Mumsplaining: Why you’re not always an expert.

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I have a number of friends who are currently pregnant, and it’s really reminded me how infertiles and pregnant women/mothers are looking at things from completely opposite viewpoints. Infertility is so isolating, I don’t feel like I can join in the conversations of my mother friends for fear of getting the old “just you wait….!”, or the few people I have told don’t seem to know how to deal with such an emotive topic and completely ignore what I’m going through.

But while I choose not to participate in parental converstations, I’m a good listener, and I’ve been trying quite hard to keep my eyes from rolling around in my head.

I know mansplaining is a thing, but I think we need to add mumsplaining (or momsplaining) to our dictionaries.  The amount of times mums and mums-to-be think they’re experts and need to explain child bearing to silly little me astounds me.  And I’m talking about women who haven’t even birthed the baby and had to change a nappy yet!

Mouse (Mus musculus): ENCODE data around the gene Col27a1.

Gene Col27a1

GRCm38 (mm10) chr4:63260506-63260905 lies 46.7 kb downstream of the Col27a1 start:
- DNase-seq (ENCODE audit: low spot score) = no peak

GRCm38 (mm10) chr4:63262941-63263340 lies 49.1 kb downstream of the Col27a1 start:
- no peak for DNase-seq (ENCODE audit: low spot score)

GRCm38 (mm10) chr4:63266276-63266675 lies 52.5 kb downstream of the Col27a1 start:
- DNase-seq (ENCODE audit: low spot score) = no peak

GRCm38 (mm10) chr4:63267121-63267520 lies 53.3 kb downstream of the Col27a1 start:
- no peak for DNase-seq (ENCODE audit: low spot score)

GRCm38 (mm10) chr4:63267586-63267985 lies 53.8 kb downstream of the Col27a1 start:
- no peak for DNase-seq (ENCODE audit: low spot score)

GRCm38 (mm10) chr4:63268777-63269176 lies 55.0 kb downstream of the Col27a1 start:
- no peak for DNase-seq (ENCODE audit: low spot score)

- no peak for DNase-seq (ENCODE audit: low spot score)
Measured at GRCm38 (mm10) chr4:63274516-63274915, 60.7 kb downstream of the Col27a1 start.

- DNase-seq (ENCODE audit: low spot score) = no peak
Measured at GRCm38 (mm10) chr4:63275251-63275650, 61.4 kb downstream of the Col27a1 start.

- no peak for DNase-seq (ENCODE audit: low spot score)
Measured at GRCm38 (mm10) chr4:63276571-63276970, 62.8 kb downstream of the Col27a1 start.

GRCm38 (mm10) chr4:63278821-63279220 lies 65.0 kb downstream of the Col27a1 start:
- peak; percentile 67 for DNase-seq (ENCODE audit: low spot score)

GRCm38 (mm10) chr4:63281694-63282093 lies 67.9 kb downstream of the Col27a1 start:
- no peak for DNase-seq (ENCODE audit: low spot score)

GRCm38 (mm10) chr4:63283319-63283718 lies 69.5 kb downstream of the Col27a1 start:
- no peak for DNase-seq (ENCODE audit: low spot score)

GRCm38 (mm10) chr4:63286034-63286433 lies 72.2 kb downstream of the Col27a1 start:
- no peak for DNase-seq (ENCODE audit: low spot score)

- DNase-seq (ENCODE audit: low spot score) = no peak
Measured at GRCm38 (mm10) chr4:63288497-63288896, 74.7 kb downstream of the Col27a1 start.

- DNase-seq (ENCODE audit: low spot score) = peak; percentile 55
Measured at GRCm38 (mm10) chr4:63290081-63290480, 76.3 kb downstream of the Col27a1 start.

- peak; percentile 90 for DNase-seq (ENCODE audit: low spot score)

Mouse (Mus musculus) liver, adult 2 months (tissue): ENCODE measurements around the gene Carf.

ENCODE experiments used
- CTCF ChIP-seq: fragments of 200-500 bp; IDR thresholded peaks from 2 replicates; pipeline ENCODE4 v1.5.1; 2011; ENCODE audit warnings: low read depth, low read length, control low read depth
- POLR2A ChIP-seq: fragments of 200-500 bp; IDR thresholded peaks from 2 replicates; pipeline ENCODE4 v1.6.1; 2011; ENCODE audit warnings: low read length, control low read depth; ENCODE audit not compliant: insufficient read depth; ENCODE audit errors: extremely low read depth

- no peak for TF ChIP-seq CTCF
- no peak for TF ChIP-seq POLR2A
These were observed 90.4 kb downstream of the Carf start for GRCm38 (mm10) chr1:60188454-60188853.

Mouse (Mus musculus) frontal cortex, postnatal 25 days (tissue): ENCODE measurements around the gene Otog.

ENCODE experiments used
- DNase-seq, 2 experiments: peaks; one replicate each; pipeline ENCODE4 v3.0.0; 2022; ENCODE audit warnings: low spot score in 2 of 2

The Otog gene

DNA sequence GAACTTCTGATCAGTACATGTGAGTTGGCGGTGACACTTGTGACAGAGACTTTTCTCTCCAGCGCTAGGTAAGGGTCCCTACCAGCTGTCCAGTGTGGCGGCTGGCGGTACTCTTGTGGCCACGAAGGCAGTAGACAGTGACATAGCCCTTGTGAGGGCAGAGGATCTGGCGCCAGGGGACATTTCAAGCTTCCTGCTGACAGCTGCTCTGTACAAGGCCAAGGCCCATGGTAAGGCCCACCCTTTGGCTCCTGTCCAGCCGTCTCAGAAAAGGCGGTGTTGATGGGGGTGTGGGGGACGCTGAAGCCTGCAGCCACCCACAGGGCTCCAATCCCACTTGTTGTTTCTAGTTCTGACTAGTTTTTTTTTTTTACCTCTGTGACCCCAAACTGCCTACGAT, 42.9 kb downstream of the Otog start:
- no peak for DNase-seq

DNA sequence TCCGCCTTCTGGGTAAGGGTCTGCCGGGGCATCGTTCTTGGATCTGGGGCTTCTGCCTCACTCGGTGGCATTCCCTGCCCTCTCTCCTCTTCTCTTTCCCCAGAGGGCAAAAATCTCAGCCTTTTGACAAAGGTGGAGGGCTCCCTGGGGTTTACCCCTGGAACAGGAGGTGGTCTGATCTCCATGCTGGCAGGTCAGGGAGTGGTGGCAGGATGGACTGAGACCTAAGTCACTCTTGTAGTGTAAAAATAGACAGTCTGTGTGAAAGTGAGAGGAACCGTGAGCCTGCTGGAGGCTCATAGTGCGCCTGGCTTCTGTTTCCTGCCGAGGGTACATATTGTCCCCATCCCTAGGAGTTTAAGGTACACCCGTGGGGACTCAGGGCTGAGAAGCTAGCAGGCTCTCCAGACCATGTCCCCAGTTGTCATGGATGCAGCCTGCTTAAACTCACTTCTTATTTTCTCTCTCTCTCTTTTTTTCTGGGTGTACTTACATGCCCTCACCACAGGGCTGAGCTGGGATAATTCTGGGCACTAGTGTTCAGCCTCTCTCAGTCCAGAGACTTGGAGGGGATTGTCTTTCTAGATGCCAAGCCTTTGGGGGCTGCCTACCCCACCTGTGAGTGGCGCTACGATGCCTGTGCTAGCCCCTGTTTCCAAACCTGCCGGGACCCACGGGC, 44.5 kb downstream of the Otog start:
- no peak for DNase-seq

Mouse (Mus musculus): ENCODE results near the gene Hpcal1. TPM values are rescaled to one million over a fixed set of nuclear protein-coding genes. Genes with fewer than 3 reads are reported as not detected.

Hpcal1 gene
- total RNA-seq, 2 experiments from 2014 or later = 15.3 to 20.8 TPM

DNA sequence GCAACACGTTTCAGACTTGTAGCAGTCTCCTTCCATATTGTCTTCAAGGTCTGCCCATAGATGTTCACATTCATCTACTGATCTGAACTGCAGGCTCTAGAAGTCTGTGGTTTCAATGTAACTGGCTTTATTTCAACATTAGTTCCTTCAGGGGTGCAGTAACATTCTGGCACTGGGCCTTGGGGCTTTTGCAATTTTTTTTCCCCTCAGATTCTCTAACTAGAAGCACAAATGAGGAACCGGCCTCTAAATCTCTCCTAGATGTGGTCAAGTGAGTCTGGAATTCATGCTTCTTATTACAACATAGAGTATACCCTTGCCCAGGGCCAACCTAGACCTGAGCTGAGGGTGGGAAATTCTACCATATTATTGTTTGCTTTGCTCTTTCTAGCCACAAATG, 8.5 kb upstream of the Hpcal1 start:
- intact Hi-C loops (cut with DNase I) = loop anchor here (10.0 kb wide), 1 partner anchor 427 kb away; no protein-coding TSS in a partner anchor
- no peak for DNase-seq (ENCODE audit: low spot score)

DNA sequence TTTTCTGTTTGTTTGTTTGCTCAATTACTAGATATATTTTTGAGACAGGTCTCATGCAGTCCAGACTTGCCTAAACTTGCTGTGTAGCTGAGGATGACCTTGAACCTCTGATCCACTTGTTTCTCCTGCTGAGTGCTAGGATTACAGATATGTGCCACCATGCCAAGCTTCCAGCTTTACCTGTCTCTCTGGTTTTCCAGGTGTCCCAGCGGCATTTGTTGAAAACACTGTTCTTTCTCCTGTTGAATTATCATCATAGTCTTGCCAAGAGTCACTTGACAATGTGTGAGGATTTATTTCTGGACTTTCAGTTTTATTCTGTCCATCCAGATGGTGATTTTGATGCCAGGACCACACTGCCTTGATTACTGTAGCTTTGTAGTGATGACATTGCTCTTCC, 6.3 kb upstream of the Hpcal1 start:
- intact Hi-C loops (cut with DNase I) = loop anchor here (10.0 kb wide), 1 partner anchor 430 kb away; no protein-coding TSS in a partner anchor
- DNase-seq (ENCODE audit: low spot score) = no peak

So, my mumsplaining friends, here are some things you aren’t an expert on:

How to get pregnant

Statistics don’t lie, most people will get pregnant in a reasonable time frame providing you’re doing it right.  If you’re one of those people, your advice can get in the sea.

No amount of,

“we did it every second day for a month” or
“I put a pillow under my bum” or
“It took us four months and it was SO HARD, but then I started taking unicorns piss capsules, I totally recommend them!”

is going to make a difference to me.

So you had sex at the right time, hooray for you!  What do you know about the lifecycles of sperm and eggs, or the position of your cervix, or the texture, acidity and use of your cervical mucous?  What do you know about hormones and chemicals and how your brain is connected to egg development? What do you know about having sex at the right time for literally years and what it does to a relationship?

Do you have some advice?  Is it based in science and something my Doctor is unlikely to have told me?  If not, keep it to yourself.

Experience with Medical Professionals

I had a friend try to ‘mumsplain’ a stretch and sweep to me, with added extra emphasis on how AWKWARD it was.   Trust me, I know how it feels to have medical professionals poke around in my business.  Was ‘poke’ an inappropriate word to use?  Good, because that’s how it feels.  It feels like a violation.